First, turn off all the profiling and DEBUG switches. These can slow down STL immensely.
If that's not it, part of the problem may be that your strings are identical for the first 80-90% of the string. This isn't bad for map, necessarily, but it is for string comparisons. If this is the case, your search can take much longer.
For example, in this code find() will likely result in a couple of string compares, but each will return after comparing the first character until "david", and then the first three characters will be checked. So at most, 5 characters will be checked per call.
names["larry"] = 1;
names["david"] = 2;
names["juanita"] = 3;
map<string,int>::iterator iter = names.find("daniel");
On the other hand, in the following code, find() will likely check 135+ characters:
names["/usr/local/lib/fancy-pants/share/etc/doc/foobar/longpath/yadda/yadda/wilma"] = 1;
names["/usr/local/lib/fancy-pants/share/etc/doc/foobar/longpath/yadda/yadda/fred"] = 2;
names["/usr/local/lib/fancy-pants/share/etc/doc/foobar/longpath/yadda/yadda/barney"] = 3;
map<string,int>::iterator iter = names.find("/usr/local/lib/fancy-pants/share/etc/doc/foobar/longpath/yadda/yadda/betty");
That's because the string comparisons have to search deeper to find a match since the beginning of each string is the same.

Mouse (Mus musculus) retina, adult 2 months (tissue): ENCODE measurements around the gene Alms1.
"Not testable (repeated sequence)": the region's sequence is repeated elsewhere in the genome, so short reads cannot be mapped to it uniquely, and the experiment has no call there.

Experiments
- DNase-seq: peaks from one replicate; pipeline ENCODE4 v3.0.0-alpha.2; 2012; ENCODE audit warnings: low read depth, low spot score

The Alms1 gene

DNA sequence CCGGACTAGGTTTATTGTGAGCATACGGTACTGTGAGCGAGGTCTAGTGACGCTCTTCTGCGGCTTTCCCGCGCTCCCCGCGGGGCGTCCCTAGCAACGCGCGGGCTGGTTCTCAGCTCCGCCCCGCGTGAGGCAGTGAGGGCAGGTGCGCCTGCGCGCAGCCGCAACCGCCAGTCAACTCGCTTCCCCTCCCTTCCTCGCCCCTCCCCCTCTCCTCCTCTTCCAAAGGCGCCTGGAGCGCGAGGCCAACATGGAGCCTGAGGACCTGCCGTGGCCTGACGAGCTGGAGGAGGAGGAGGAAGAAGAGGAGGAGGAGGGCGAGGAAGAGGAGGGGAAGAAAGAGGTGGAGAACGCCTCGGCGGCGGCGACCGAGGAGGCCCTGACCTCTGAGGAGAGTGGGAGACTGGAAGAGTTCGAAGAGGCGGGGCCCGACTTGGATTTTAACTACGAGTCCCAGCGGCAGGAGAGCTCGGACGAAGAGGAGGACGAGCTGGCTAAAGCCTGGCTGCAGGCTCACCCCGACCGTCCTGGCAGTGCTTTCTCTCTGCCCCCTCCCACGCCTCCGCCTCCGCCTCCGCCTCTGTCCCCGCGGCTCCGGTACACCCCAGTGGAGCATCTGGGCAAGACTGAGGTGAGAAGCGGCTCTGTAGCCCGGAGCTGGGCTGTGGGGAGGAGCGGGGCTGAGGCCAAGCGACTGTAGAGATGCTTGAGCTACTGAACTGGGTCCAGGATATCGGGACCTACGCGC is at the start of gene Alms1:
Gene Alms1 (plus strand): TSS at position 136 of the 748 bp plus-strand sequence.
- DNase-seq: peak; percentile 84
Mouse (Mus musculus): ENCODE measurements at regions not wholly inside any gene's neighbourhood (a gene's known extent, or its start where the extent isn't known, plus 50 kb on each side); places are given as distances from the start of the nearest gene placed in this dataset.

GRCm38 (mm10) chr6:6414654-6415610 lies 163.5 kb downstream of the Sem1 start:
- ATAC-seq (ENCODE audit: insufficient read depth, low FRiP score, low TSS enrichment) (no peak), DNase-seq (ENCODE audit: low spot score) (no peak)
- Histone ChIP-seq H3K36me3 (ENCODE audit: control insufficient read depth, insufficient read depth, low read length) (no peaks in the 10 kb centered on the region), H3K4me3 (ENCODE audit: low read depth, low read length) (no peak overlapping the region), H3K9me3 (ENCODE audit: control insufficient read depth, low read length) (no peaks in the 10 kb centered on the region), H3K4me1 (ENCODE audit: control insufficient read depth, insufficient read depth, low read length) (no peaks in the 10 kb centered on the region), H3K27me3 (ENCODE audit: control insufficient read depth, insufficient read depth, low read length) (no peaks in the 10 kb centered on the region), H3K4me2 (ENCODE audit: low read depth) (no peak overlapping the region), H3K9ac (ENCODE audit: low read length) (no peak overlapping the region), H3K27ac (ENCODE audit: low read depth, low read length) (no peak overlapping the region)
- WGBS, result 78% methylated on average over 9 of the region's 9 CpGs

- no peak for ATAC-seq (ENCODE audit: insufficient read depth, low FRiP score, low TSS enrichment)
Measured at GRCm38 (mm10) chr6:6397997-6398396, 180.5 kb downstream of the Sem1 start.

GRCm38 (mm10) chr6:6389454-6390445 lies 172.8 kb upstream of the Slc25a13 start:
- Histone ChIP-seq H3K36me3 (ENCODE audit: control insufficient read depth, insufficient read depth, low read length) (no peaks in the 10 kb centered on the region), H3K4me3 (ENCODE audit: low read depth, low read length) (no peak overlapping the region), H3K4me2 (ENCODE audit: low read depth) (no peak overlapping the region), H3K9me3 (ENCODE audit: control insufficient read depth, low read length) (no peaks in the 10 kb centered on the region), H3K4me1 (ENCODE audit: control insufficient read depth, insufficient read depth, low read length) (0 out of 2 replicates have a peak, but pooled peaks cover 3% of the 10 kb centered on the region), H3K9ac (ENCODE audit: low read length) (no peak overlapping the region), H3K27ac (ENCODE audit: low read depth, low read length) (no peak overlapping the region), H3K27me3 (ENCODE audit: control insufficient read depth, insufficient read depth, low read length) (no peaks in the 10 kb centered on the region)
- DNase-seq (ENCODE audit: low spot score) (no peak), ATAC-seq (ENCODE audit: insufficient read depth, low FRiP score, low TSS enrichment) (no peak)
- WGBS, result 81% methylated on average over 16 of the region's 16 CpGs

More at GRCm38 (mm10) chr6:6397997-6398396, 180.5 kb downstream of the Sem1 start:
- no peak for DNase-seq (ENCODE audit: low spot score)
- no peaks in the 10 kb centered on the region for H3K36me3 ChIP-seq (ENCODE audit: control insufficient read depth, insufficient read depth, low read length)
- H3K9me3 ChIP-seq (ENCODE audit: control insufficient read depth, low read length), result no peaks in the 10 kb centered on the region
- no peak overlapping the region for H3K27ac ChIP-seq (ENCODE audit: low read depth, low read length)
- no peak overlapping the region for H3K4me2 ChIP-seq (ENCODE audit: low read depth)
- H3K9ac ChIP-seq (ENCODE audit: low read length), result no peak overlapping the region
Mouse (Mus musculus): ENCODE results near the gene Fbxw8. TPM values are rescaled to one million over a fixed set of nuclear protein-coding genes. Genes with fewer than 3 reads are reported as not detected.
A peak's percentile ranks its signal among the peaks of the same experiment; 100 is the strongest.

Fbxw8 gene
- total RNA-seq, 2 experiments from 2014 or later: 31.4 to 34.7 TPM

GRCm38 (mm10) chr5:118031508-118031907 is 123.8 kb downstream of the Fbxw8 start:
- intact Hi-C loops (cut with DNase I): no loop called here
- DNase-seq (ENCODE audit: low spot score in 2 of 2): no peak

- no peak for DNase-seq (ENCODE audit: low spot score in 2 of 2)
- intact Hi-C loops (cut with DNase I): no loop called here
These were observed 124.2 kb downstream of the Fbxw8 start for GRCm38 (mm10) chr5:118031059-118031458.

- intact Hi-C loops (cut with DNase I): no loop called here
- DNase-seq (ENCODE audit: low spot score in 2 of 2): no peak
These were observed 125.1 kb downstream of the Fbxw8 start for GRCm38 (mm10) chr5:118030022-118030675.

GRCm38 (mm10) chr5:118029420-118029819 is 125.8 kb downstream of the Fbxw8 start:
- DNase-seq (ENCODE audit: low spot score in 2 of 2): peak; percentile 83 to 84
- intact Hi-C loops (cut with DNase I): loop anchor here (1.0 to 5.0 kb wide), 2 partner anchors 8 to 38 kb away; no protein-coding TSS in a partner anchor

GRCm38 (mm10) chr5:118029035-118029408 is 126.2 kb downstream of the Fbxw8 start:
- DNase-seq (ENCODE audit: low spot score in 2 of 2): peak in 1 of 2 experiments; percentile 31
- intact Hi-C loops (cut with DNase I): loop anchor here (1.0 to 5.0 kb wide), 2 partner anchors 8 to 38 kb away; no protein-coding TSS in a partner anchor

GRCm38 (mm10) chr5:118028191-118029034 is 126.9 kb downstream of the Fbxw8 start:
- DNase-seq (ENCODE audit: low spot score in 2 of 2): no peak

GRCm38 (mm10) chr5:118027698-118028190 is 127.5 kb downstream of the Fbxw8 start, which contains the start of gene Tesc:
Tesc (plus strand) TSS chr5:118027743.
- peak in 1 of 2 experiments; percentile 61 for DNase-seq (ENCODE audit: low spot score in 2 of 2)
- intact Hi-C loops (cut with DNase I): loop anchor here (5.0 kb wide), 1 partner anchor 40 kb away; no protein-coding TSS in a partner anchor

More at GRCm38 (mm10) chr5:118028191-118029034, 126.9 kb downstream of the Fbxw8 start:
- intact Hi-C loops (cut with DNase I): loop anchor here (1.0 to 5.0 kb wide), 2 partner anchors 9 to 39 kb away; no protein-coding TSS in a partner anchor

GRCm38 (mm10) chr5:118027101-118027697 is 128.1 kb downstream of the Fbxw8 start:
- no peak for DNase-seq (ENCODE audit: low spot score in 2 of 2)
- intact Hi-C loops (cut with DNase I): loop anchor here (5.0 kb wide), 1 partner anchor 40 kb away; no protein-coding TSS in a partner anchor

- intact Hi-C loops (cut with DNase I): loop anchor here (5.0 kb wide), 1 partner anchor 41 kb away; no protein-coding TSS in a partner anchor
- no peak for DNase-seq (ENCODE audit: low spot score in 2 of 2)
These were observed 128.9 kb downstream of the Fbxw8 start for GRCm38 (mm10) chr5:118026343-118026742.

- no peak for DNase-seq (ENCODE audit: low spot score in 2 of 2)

Using size() in your comparison for equality won't help you much here since your data set is so small. A std::map is kept sorted so its elements can be searched with a binary search. Each call to find should result in less than 5 string comparisons for a miss, and an average of 2 comparisons for a hit. But it does depend on your data. If most of your path strings are of different lengths, then a size check like Motti describes could help a lot.
Something to consider when thinking of alternative algorithms is how many many "hits" you get. Are most of your find() calls returning end() or a hit? If most of your find()s return end() (misses) then you are searching the entire map every time (2logn string compares).
Hash_map is a good idea; it should cut your search time in about half for hits; more for misses.
A custom algorithm may be called for because of the nature of path strings, especially if your data set has common ancestry like in the above code.
Another thing to consider is how you get your search strings. If you are reusing them, it may help to encode them into something that is easier to compare. If you use them once and discard them, then this encoding step is probably too expensive.
I used something like a Huffman coding tree once (a long time ago) to optimize string searches. A binary string search tree like that may be more efficient in some cases, but its pretty expensive for small sets like yours.
Finally, look into alternative std::map implementations. I've heard bad things about some of VC's stl code performance. The DEBUG library in particular is bad about checking you on every call. StlPort used to be a good alternative, but I haven't tried it in a few years. I've always loved Boost too.